Hooded barefoot devotees in the Philippines performed extreme acts of penitence during the Holy Week to atone for their sins that culminates on Good Friday.

The annual religious ritual involves performance of self-flagellation acts like carrying heavy wooden crosses, whipping their backs until they bleed and re-enacting the crucifixion of Jesus Christ.

In the predominantly Catholic Philippines, Maundy Thursday and Good Friday are national holidays where work is suspended in both government and private offices.

Although the practice is reportedly discouraged by Catholic bishops, many Filipinos believe that such acts will help them to cleanse their sins, cure their illness and even grant their wishes.

Reuters reported that in nearby Angeles City, bloody gashes from repeated strikes of whips could be seen on the backs of devotees as they walked barefoot along the streets, believing that their sacrifice would somehow grant salvation for their sins.

The ritual involves believers marching for several hours under the scorching heat of the sun with their arms and legs tied while they were inflicted wounds on their backs with a blade.

The Church keeps the day solemn by not tolling church bells, and no mass is celebrated. In some communities the processions include devotees who self-flagellate and sometimes even have themselves nailed to crosses as expressions of penance.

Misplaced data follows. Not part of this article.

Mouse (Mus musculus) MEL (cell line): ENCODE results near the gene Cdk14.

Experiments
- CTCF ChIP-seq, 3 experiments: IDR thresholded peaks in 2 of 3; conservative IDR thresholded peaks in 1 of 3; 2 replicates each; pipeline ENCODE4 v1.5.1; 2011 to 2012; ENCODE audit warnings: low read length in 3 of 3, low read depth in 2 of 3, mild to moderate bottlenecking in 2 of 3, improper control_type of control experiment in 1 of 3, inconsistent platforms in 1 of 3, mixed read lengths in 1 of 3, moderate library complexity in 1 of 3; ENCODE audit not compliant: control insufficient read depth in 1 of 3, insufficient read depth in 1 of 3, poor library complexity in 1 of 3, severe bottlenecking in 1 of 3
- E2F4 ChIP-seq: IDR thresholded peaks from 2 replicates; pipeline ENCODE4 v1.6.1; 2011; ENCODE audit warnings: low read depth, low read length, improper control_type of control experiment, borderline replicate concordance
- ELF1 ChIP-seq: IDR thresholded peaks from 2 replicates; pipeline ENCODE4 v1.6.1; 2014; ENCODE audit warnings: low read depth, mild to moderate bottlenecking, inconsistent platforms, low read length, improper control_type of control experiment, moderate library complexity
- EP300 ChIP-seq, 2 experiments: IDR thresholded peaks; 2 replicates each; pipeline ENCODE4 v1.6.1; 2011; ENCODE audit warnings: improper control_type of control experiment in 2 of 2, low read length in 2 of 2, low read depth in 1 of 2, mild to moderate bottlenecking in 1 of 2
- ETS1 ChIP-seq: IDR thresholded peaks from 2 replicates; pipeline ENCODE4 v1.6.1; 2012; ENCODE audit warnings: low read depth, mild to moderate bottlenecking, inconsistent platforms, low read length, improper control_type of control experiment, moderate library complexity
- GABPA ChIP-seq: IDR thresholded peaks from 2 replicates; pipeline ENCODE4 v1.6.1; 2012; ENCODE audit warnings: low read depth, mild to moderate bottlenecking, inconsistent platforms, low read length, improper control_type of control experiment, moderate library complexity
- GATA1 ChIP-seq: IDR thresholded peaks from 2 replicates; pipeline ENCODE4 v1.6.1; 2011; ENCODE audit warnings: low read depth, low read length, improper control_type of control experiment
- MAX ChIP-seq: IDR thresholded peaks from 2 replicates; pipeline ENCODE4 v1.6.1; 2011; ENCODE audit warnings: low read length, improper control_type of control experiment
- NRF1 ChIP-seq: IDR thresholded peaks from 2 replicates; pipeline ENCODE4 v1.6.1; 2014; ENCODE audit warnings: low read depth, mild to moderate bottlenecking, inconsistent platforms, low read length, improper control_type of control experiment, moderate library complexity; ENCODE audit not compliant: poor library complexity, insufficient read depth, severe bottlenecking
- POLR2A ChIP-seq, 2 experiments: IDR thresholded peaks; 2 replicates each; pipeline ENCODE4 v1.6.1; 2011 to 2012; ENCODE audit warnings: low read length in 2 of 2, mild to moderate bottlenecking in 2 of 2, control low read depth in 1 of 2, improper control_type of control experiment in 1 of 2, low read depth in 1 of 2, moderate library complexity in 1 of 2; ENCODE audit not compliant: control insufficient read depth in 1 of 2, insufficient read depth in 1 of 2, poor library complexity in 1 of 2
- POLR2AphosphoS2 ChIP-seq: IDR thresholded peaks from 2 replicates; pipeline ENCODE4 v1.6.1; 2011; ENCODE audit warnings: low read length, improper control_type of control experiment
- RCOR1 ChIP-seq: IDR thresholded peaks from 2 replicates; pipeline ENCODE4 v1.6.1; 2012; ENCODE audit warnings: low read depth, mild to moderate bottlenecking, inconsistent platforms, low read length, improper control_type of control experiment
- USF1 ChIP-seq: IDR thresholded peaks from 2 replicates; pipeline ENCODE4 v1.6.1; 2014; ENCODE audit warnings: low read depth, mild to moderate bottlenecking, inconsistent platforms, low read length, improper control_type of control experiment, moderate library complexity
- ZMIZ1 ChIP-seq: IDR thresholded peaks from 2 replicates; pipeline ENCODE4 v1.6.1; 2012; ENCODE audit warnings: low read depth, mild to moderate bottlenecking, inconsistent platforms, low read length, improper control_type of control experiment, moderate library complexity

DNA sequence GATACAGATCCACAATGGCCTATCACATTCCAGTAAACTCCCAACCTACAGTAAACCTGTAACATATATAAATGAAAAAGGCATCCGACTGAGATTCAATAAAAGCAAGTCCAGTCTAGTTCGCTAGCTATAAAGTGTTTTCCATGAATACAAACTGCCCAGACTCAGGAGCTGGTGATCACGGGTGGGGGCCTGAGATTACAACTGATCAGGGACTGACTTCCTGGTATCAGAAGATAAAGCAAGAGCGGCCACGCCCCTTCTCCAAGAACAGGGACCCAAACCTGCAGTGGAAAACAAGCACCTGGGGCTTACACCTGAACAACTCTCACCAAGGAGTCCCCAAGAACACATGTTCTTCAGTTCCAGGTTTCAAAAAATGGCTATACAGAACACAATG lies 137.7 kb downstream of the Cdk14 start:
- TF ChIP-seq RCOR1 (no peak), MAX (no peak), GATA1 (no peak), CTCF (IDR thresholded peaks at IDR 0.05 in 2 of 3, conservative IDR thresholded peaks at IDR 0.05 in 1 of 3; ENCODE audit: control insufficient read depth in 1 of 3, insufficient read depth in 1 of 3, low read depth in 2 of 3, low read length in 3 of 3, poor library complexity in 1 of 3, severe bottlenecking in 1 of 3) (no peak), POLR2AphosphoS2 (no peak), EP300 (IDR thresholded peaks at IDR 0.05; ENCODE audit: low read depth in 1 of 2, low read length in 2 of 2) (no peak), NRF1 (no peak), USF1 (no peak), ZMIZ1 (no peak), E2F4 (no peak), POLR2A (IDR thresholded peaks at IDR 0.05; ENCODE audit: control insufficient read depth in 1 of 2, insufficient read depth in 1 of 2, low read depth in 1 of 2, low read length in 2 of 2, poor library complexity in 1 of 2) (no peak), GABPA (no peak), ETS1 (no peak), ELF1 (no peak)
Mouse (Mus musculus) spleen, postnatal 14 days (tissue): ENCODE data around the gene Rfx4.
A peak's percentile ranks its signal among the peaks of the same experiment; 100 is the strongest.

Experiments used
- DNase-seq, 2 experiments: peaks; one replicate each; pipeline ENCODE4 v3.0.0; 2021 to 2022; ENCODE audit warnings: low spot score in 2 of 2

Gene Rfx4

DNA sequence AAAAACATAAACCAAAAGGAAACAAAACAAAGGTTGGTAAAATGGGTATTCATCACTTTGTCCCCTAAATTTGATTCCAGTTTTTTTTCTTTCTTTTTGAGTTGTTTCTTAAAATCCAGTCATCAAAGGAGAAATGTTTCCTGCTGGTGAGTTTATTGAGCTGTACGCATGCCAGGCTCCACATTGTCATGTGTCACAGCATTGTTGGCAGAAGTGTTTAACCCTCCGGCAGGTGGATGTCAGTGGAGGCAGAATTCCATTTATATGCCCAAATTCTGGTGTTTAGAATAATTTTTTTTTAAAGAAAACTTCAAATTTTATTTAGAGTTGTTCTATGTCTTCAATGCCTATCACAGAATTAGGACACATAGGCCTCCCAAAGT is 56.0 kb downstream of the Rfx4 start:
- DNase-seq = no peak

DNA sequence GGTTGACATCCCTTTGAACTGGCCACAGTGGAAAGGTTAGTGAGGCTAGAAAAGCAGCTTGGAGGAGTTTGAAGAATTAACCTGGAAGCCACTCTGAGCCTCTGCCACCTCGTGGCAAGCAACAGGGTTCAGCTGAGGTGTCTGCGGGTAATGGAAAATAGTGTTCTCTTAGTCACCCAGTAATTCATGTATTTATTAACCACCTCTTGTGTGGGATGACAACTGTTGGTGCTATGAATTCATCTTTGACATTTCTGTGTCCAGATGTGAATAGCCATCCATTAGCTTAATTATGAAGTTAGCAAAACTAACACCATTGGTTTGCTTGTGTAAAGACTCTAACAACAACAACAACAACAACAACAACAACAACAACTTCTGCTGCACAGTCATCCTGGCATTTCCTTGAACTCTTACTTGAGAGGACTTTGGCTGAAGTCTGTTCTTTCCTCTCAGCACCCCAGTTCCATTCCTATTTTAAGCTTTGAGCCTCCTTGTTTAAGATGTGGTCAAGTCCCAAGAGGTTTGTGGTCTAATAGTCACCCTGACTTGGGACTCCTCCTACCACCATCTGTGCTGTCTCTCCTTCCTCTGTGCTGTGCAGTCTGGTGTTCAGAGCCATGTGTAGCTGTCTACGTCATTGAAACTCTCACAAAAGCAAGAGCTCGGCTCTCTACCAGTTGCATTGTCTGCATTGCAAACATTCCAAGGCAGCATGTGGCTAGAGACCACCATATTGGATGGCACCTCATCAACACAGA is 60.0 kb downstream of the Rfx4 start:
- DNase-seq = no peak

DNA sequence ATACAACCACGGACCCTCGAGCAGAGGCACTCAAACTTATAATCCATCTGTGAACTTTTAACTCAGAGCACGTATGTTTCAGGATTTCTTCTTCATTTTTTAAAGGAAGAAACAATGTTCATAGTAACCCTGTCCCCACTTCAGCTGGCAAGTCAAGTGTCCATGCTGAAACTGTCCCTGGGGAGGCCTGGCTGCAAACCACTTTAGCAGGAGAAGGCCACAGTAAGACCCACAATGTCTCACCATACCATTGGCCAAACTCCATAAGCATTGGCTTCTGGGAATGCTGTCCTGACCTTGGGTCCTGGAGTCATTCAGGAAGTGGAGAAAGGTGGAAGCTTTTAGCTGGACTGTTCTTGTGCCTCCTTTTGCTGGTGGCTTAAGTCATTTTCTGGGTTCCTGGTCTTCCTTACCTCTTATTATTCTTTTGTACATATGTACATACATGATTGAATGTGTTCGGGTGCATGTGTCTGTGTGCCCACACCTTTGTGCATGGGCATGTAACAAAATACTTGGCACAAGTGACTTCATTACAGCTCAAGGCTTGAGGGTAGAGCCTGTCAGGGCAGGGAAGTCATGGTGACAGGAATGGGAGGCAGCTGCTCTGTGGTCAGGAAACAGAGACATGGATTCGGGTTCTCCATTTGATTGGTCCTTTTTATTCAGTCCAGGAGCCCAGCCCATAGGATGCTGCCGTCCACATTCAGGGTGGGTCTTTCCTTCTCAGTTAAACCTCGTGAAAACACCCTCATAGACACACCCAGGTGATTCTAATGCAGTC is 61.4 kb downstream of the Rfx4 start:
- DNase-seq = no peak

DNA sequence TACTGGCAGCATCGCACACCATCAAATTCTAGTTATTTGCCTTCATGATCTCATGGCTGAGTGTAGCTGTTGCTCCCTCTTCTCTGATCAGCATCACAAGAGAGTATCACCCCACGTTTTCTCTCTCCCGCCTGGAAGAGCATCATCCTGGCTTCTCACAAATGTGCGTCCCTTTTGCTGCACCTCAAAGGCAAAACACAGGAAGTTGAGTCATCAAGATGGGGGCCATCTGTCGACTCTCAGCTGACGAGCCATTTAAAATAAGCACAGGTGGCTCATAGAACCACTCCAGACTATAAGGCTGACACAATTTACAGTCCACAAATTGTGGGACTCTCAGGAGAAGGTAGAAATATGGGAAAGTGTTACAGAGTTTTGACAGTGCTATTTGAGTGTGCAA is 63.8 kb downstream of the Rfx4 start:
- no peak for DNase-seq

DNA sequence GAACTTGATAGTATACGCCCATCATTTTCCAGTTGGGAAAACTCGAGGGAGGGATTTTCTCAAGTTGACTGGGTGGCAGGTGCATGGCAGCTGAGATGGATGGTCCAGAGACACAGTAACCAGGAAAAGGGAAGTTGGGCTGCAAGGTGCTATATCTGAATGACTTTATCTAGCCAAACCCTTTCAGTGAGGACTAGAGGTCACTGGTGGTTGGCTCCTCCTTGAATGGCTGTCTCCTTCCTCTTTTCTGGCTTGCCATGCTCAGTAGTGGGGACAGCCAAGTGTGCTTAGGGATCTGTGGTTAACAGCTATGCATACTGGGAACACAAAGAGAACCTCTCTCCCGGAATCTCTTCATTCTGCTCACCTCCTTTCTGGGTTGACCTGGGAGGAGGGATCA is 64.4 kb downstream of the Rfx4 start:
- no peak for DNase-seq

The Holy Week, leading up to Easter is celebrated by Christians across the globe to commemorate the most important event in Christianity: the death and resurrection of Jesus Christ. Earliest catholic reference as to the celebration and observance of the Holy Week are found in the Apostolical Constitutions in the latter half of the 3rd and 4th century.

Just before the last mass ahead of Easter, Holy Thusday is observed which mainly includes a reenactment of the Washing of the Feet of the Apostles. However, on Good Friday, celebrations include street processions, the Way of the Cross, the commemoration of Jesus' Seven last words and a Passion play called the Sinakulo.

This is followed by Easter morning celebrations where large statues of Jesus and Mary are taken in procession together to meet, imagining the first reunion of Jesus and his mother Mary after the resurrection.

Start the slideshow to catch a glimpse of the acts of penitence observed by believers in the Philippines: